The Finance Minister, Ms Nirmala Sitharaman, made combative speeches on the Budget in the Rajya Sabha on February 12 and in the Lok Sabha on February 13. In the Lok Sabha, without being offensive, she referred a dozen times to my intervention on the previous day, I take these references as part of the thrust and parry of parliamentary debate.
However, I take exception to taking liberties with numbers. The Budget is all about numbers: every number must be justified. If just three numbers are wrong, the Budget — that is the Annual Statement of Revenue and Expenditure — is a worthless pile of papers. The three numbers are the estimates of Total Receipts, Total Expenditure and the Borrowing (= Fiscal Deficit).
Three Key Numbers
When the Budget for 2020-21 was presented on February 1, 2020, I had questioned the credibility of the three key numbers. I had said the three numbers were ‘suspect’, meaning that their credibility was questionable. I had based my criticism on the fact that the GDP growth had slowed down for seven successive quarters (4 quarters of 2018-19 and 3 quarters of 2019-20) and was poised to slide further in Q4 of 2019-20. Hence, I had argued, the projections for 2020-21 were optimistic and ambitious. The FM had angrily refuted my criticism.
A month later, the pandemic began to sweep India and 2020-21 began on an ominous note. The slowdown turned into a recession. All the numbers projected by the FM went for a toss. Even without the pandemic, she would have been proved wrong; with the pandemic, she was proved hopelessly wrong. Just see where we started (Budget Estimates) and where we will end (Revised Estimates) on March 31, 2021:
The same sordid story continues in the Budget Estimates for 2021-22, giving rise to questions. I asked some questions in Parliament, there were no answers; some I have added here.
Questions, No Answers
1. What is the basis of the optimism that tax revenues (net to Centre) in 2021-22 will increase at 14.9 per cent when they decreased by 1 per cent in 2020-21 over the previous year? Even assuming that the recession will end in Q1 of 2021-22, will the GDP grow sufficiently to yield a growth of tax revenues by 14.9 per cent?
2. When receipts from disinvestment fell short by Rs 1,78,000 crore in the previous year, what is the basis for the estimate of Rs 1,75,000 crore in 2021-22?
3. Is it correct that the RE of total expenditure in 2020-21 includes the re-payment of Rs 2,65,095 crore to the FCI for loans that the FCI had taken on behalf of the government? If yes, how can that be counted as ‘government expenditure’ that will stimulate the economy?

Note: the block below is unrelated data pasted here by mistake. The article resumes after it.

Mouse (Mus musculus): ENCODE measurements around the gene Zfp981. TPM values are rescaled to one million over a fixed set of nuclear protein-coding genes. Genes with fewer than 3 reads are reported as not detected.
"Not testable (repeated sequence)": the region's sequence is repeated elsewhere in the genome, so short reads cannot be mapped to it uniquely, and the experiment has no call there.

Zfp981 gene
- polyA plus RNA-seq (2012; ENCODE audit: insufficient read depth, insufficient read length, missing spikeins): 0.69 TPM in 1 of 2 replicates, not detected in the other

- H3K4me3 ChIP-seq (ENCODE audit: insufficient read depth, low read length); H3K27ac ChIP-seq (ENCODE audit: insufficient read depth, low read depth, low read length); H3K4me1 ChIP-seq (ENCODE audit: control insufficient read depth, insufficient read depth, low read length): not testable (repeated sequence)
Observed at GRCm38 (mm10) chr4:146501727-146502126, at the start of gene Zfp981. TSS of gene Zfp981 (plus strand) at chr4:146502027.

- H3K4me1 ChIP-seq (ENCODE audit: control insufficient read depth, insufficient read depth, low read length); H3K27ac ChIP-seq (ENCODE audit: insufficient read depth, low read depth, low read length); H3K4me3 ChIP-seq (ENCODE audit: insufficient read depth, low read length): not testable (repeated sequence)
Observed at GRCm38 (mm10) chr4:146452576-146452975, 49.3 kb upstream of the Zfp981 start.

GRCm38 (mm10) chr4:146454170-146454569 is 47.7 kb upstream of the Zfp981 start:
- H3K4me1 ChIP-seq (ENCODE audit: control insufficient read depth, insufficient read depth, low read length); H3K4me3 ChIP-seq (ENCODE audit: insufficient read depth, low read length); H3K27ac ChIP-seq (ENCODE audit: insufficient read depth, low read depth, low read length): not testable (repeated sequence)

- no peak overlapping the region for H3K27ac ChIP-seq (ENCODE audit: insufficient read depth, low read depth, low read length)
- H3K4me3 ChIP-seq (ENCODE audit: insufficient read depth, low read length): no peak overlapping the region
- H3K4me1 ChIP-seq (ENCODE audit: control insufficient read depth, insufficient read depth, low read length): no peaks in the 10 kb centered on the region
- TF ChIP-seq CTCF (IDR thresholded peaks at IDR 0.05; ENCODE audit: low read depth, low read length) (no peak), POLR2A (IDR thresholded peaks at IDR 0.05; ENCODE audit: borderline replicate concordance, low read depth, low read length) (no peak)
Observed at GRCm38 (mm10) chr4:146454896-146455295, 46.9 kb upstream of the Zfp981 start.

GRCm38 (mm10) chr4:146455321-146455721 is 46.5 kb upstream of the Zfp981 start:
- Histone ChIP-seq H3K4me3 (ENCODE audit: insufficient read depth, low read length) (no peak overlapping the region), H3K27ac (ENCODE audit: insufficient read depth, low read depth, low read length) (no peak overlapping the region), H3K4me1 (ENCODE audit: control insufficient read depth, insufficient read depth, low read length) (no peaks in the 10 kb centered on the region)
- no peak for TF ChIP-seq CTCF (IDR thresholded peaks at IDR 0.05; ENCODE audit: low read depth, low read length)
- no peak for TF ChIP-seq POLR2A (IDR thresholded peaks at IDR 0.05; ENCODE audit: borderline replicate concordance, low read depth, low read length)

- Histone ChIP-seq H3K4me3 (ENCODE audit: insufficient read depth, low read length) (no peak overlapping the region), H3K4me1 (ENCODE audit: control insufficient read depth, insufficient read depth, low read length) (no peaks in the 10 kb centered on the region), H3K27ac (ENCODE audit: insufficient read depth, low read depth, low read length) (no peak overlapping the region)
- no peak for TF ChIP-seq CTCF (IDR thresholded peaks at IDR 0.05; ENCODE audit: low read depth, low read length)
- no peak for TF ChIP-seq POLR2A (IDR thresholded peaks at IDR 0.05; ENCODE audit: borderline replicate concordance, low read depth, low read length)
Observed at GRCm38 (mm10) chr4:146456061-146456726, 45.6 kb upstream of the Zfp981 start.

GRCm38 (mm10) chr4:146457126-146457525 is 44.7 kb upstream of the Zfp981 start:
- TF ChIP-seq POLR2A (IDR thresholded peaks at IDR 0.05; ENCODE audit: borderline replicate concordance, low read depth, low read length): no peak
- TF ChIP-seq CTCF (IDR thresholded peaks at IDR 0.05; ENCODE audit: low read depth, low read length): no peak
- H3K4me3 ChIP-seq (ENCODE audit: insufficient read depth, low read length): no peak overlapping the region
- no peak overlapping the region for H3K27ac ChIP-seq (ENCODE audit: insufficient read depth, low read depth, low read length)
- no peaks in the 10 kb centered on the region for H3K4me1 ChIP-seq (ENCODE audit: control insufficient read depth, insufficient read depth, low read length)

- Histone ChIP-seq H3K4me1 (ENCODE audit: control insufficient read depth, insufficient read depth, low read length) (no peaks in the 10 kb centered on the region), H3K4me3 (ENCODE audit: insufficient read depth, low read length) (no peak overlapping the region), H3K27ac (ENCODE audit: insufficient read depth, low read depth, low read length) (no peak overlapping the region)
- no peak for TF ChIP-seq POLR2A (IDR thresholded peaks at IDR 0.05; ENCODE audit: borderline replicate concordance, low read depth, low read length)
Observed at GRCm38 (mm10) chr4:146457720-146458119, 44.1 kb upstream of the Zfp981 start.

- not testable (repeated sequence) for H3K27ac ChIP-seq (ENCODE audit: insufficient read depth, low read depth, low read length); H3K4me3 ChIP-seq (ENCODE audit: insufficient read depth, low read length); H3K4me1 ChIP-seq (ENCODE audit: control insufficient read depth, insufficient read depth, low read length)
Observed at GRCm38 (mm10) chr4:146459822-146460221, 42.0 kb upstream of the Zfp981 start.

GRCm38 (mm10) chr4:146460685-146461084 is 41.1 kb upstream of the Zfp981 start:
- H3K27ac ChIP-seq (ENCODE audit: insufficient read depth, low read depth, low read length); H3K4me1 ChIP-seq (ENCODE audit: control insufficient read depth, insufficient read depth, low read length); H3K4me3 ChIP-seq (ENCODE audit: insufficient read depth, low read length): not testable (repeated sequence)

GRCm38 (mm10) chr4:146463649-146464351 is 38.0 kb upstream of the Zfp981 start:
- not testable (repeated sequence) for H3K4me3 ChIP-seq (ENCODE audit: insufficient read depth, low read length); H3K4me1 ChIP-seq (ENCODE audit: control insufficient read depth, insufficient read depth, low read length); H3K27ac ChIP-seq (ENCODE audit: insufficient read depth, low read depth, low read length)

4. Likewise, does the BE of total expenditure in 2021-22 include the re-payment of a substantial amount to the FCI?
5. Having provided a paltry increase of Rs 3,266 crore under ‘Defence’, and a reduction of Rs 7,843 crore under Health (page 10 of Budget at a Glance), has not the FM grossly under-estimated the Total Expenditure in 2021-22? Will not ‘Defence’ and ‘Health’ require substantially more funds?
6. Has not the Budget under-provided for various departments such as Education and Energy and schemes such as the MGNREGA and Nutrition?
7. If Total Revenue has been over-estimated and Total Expenditure has been grossly under-estimated, is not the estimate of Borrowing (Rs 15,06,812 crore) in 2021-22 a misleading and perilous under-estimate?
8. Is the FM implying, contrary to the estimates of the RBI and other experts, that the average inflation in 2021-22 will be only 3.0 per cent? If yes, what is the basis of that assumption?
9. Why has the FM charted a glide path that will stop when the fiscal deficit (FD) will reach 4.5 per cent in 2025-26? Has the government abandoned the goal of reducing the FD to 3 per cent or below? Does it not mean that the FRBM Act has not been merely suspended but buried six fathoms deep?
10. In view of the estimated GDP (in constant prices) in 2021-22, has the government given up on achieving the goal of a USD 5 trillion economy by 2024-25?
When the UPA demitted office after 2013-14, it left behind a GDP (in constant prices) of Rs 105 lakh crore, three times more than what it was in 2003-04. Since then, the GDP has crawled to Rs 131 lakh crore in 2017-18; Rs 139 lakh crore in 2018-19; Rs 145 lakh crore in 2019-20; and is expected to fall to Rs 130 lakh crore in 2020-21, the same as in 2017-18. Thus, due to incompetent management, the economy is at the same level as it was three years ago!
Budget numbers are indeed estimates; estimates can go wrong despite well-founded assumptions. I must nevertheless point out that an ill-advised attempt to fudge the numbers and present a so-called ‘budget for growth’ is unpardonable. It is the people that will pay a heavy price.